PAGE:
Why We Advocate

Why We Advocate

Paulette Brown-Hinds, PhD

Last Thursday I was asked to make two presentations, one for the Women’s Wellness & Business Conference in Ontario organized by Hispanic Lifestyle and the other my annual presentation to the Grier Leadership Academy in Riverside hosted by the African-American Historical Society and Riverside County Fair Housing Council. Both presentations focused on my family’s legacy, specifically the legacy of this newspaper. 

“We know that a legacy, generally speaking, is an inheritance,” I said to both groups. “A gift bequeathed to others.” In preparation for the workshop I found myself thinking about the institutions I have inherited and the legacy of advocacy that has also become a family trait. 

As publishers my parents’ philosophy was in alignment with the founding credo of the Black Press of America, “We wish to plead our own cause. Too long have others spoken for us. Too long has the public been deceived by misrepresentations, in things which concern us dearly.” I have continued to believe that this philosophy is central to the work we do, whether it’s advocating for a group, a cause, or a community. 

This week’s issue includes two important stories we are following that have far reaching implications: one is the historic increase in homicides in the City of San Bernardino and the other is our continuing investigation of the Albert Moyer criminal case in Riverside County. Fresh out of bankruptcy and with a court directed charter change, the City of San Bernardino is at a crossroads. City leaders will need to invest in programs that are measurable and results oriented to change the current negative trends in the crime rates. We will be monitoring the initiation of Operation Ceasefire, a program designed to address the growing crime rates in the city. The other story is a follow-up on the domestic violence case that is illustrative of the racial disparities in the criminal justice system.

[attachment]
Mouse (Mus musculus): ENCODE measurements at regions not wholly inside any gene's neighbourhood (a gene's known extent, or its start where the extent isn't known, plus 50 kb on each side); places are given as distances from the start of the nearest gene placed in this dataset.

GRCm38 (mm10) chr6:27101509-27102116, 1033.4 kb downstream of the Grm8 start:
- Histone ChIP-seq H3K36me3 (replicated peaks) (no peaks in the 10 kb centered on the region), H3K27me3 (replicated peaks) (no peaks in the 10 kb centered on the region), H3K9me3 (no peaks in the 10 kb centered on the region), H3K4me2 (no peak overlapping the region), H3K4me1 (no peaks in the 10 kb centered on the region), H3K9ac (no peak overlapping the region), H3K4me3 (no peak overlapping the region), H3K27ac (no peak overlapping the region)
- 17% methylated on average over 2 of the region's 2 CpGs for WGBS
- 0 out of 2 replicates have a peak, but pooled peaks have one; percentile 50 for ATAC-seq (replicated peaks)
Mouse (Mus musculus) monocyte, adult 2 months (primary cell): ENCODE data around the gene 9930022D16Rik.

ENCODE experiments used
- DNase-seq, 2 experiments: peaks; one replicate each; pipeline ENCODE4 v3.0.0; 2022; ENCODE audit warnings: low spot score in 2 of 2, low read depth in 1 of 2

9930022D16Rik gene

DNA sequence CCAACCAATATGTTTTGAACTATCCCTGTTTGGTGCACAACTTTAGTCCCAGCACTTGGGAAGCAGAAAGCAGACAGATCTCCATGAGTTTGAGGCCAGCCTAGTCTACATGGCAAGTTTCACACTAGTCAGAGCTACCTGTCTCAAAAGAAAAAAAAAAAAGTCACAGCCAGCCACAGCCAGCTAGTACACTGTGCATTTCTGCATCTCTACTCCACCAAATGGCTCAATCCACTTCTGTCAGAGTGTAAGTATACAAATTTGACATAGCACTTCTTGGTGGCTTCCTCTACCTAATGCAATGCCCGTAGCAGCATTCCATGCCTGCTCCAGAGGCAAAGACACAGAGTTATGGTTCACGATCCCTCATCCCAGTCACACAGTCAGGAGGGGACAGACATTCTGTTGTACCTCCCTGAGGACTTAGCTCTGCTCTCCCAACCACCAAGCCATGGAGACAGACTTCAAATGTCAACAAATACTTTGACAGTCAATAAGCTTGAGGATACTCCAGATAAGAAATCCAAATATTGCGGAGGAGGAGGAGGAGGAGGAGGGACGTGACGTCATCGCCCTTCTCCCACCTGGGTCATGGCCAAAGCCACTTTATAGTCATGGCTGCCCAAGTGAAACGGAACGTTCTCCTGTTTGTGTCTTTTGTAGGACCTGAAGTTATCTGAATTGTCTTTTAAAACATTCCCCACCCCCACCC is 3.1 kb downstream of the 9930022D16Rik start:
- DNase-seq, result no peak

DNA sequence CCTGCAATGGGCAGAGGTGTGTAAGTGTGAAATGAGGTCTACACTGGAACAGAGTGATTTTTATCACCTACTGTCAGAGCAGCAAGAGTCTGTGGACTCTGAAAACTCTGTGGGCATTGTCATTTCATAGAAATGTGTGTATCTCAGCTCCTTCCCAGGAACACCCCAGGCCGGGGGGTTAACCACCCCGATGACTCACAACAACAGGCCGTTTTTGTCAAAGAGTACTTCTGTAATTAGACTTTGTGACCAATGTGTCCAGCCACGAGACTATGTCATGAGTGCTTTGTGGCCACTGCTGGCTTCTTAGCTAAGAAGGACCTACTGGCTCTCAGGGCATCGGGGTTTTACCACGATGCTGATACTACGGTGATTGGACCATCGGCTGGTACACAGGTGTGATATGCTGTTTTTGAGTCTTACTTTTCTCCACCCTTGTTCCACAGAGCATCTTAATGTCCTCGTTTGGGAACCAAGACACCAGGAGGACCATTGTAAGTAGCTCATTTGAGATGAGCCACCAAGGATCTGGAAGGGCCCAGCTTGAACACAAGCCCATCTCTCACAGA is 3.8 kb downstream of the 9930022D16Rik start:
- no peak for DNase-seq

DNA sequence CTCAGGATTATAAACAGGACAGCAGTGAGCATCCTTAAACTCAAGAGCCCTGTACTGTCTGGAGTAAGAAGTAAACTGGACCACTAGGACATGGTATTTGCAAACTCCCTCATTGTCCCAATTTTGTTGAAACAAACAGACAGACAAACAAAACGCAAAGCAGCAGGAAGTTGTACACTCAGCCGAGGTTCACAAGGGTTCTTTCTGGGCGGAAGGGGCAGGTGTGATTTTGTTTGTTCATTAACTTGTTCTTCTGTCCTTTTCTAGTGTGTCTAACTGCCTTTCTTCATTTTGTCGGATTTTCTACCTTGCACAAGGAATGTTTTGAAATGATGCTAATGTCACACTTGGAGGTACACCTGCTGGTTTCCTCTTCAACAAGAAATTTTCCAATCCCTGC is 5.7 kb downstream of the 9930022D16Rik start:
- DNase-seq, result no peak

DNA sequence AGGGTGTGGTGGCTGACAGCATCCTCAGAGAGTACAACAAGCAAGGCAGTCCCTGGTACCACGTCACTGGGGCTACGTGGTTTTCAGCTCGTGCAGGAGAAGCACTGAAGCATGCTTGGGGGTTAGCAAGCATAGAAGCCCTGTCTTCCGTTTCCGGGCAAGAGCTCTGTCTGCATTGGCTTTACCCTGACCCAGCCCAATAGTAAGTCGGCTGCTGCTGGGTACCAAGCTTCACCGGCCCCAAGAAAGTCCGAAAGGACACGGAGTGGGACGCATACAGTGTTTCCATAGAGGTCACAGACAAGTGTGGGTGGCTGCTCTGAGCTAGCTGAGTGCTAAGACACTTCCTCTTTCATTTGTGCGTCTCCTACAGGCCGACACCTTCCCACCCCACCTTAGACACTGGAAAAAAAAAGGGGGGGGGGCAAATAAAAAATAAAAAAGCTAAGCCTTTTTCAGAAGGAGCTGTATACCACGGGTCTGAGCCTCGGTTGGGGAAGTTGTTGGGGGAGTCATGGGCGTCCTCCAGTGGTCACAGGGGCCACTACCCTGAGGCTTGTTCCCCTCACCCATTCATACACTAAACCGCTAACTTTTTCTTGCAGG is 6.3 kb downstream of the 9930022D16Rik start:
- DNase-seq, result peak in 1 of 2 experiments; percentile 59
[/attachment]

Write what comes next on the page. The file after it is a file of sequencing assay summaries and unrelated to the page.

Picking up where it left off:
This newspaper continues to public stories in the grand legacy of the advocacy genre of journalism. It is our goal to continue to work toward meaningful change here in the region and beyond.

About The Author

Dr Main Sidebar

***AFRICAN UBUNTU IS SPIRITUAL “ME/WE” (1)

“ME/WE” is an: "All for One, One for all" concept of African Zulus, called Ubuntu. The Nguni Bantu define it as connection of all “Humanity”—meaning its “Sameness” creation is the Cosmic Force. They translate it as: “I am because we are”; or “Humanity towards others”...

ENSLAVED AFRICAN AMERICANS’ SETTLED BRAIN SWITCH

Throughout his enslavement, Kunta Kinte’s persistent desperate survival situation caused his overactive Autonomic Nervous System and hormone excesses to permanently weaken his physical body. Perhaps most Enslaved distress produced over-working...

ORGANIZATION SYSTEMS OF AFRICAN TRADITION

The System of the Natural World is an Approach (the way) concerned with created Beings functioning as vehicles. From them, Mathematically Structured Things will come into Existence (African, “Essence,” to be as absolutely necessary and with a customized...

Share This